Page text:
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Platform work-lives in the gig economy: Recentering work–family research

Lookup NU author(s): Professor Al JamesORCiD

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This work is licensed under a Creative Commons Attribution 4.0 International License (CC BY 4.0).


Abstract

Crowdwork platforms have been widely celebrated as challenging gendered labor market inequalities through new digitally mediated possibilities for reconciling work, home, and family. This paper interrogates those claims and explores the wider implications of digital labor platforms for an expansive work–family research agenda stubbornly rooted in formal modes of employment in the “analogue” economy. Based on ethnographic research with women platform workers in the UK (using PeoplePerHour, Upwork, Freelancer, Fiverr, and Copify), the paper asks: what are women crowdworkers' lived experiences of integrating paid work and family relative to formal employment? And what coping tactics have women developed to reduce gendered work–family conflicts on digital labor platforms? In response to these research questions, the paper makes three contributions. First, it offers a critical review of recent commentary to theorize how disruptive innovations by digital labor platforms to recast long-standing definitions of “work”, “workers”, “managers”, and “employers” have served to position platforms and platform workers as somehow outside the analytical gaze of the expansive work–family research agenda. Second, it extends a growing alternative work–family analysis of platform work to examine the kinds of “work–life balance” (WLB) provision available to women crowdworkers in the absence of an employer; and how women's experiences of algorithmically mediated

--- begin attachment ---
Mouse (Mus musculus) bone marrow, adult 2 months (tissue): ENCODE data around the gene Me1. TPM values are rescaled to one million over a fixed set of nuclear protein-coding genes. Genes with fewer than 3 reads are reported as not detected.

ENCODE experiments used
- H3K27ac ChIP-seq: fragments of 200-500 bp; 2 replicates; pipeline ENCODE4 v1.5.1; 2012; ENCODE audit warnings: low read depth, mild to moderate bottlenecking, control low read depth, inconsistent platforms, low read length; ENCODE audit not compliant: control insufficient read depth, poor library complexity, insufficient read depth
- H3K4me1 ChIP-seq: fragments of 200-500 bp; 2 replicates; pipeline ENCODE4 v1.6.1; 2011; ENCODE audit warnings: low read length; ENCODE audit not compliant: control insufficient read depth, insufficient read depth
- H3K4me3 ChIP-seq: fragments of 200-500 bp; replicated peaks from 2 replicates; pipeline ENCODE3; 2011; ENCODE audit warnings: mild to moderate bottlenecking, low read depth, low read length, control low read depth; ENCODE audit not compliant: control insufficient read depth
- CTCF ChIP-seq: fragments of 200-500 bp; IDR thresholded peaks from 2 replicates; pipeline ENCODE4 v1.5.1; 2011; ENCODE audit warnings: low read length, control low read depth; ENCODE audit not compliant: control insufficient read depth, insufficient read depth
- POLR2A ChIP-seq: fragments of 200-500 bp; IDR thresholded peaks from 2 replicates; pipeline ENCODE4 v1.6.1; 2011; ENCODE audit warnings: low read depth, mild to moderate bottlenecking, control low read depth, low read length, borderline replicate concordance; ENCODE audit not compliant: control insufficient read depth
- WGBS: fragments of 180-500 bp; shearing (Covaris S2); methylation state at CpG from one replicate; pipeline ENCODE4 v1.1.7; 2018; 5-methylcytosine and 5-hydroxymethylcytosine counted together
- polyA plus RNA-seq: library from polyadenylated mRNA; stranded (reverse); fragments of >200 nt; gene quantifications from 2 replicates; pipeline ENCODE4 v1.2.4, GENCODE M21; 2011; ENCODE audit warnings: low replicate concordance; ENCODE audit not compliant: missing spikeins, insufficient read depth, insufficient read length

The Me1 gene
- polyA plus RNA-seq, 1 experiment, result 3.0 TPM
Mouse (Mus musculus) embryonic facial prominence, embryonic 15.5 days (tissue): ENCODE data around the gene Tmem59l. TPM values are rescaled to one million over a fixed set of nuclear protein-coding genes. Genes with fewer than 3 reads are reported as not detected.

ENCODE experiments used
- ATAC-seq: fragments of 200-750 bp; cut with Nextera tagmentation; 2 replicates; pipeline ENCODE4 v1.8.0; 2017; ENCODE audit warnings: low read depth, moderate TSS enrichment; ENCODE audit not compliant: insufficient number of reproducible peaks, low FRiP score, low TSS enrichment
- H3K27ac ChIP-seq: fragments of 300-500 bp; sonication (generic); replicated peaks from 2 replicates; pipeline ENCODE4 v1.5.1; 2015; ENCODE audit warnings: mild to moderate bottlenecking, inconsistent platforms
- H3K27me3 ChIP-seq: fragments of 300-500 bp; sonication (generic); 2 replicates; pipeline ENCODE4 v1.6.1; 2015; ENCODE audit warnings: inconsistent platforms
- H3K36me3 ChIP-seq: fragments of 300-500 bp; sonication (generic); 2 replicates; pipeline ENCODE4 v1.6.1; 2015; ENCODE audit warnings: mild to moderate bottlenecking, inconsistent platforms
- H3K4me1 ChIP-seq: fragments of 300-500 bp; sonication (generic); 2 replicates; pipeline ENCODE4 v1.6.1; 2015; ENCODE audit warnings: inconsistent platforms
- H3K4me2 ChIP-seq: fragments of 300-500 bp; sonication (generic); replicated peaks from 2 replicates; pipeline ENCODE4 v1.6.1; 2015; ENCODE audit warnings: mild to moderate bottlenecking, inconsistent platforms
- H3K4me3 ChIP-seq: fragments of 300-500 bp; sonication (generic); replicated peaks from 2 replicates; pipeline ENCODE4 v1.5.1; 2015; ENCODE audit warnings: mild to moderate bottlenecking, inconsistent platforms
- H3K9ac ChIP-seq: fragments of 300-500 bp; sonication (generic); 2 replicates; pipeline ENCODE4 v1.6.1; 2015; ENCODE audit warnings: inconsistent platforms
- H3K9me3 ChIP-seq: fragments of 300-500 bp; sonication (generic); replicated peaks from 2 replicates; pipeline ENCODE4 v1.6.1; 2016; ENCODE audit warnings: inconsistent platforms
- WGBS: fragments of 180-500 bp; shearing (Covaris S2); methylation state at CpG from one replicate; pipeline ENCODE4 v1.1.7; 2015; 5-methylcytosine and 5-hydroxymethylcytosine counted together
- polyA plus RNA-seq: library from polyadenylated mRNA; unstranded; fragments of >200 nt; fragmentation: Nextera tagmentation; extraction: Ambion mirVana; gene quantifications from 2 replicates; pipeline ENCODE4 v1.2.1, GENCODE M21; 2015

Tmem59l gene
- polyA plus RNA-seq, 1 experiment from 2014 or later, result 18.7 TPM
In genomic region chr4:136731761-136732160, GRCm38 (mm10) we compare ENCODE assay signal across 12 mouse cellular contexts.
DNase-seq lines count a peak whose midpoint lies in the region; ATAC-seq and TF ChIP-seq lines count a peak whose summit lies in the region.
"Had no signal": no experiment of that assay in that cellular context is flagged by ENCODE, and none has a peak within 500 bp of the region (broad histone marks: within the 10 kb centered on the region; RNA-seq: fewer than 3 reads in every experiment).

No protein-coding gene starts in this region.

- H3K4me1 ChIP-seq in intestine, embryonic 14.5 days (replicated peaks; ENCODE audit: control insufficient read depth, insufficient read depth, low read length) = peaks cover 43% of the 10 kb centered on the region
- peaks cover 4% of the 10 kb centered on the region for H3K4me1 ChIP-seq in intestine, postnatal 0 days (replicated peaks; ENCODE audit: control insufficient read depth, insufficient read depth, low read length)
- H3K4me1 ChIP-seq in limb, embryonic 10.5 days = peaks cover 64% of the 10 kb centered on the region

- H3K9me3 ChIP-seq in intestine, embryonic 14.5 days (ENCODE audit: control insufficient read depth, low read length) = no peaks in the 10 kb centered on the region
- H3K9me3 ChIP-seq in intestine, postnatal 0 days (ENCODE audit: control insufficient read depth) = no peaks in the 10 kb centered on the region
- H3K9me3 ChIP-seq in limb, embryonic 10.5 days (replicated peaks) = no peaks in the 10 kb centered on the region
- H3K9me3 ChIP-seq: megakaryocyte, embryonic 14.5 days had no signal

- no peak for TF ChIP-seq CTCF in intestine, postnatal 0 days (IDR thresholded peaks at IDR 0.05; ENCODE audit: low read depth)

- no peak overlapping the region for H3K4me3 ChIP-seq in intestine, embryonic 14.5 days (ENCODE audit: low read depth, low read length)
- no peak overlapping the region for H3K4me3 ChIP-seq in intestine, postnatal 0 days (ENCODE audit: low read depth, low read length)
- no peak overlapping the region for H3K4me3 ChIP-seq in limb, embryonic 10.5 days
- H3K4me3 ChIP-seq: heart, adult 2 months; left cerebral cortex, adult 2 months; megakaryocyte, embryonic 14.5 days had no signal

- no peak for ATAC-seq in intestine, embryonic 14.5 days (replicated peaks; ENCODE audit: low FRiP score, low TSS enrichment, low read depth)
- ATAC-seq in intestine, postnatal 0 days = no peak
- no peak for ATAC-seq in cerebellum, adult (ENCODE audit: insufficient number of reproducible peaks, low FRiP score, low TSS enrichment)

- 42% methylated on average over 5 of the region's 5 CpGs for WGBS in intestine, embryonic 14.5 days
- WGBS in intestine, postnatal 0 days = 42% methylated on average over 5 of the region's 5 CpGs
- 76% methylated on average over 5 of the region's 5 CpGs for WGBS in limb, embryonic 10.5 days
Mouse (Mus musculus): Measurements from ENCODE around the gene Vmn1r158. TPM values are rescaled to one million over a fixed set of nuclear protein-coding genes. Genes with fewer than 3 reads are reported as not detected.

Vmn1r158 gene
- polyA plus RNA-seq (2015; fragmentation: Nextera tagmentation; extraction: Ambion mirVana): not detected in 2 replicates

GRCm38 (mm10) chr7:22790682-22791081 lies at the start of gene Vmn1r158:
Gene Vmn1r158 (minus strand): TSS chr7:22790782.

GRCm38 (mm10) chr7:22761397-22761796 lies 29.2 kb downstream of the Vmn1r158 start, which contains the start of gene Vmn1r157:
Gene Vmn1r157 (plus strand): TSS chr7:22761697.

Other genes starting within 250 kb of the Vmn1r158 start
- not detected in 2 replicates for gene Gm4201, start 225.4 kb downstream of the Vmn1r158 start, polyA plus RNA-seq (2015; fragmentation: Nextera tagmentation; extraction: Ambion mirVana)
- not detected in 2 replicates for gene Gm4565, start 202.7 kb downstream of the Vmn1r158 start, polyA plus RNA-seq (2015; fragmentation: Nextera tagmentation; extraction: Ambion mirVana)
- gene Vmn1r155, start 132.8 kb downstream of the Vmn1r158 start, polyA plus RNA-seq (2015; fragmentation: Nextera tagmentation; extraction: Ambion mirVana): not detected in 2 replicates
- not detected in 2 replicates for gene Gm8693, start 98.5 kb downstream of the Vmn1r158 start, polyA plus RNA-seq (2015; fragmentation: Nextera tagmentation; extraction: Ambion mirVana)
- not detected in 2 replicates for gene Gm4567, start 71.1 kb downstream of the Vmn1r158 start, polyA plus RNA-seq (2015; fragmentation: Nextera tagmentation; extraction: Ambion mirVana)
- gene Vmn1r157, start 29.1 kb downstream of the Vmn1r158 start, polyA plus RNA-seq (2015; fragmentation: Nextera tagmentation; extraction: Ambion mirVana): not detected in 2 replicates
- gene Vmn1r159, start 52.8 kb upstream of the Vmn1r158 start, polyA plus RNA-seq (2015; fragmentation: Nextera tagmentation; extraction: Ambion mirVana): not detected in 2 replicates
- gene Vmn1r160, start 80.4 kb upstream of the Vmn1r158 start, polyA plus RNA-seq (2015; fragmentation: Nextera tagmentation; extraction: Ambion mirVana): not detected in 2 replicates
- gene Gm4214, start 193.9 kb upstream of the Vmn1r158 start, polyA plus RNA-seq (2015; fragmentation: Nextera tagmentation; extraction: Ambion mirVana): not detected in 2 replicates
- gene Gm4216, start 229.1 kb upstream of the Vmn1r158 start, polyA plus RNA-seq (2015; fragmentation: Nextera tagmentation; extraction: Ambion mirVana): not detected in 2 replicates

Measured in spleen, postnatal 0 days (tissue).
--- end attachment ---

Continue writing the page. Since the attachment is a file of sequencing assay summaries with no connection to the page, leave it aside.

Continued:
Publication metadata

Author(s): James A

Publication type: Article

Publication status: Published

Journal: Gender, Work and Organization

Year: 2023

Pages: epub ahead of print

Online publication date: 10/11/2023

Acceptance date: 20/10/2023

Date deposited: 20/11/2023

ISSN (print): 0968-6673

ISSN (electronic): 1468-0432

Publisher: Wiley-Blackwell Publishing Ltd.

URL: https://doi.org/10.1111/gwao.13087

DOI: 10.1111/gwao.13087


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Funding

Funder referenceFunder name
British Academy Mid-Career Fellowship (2018–2019)

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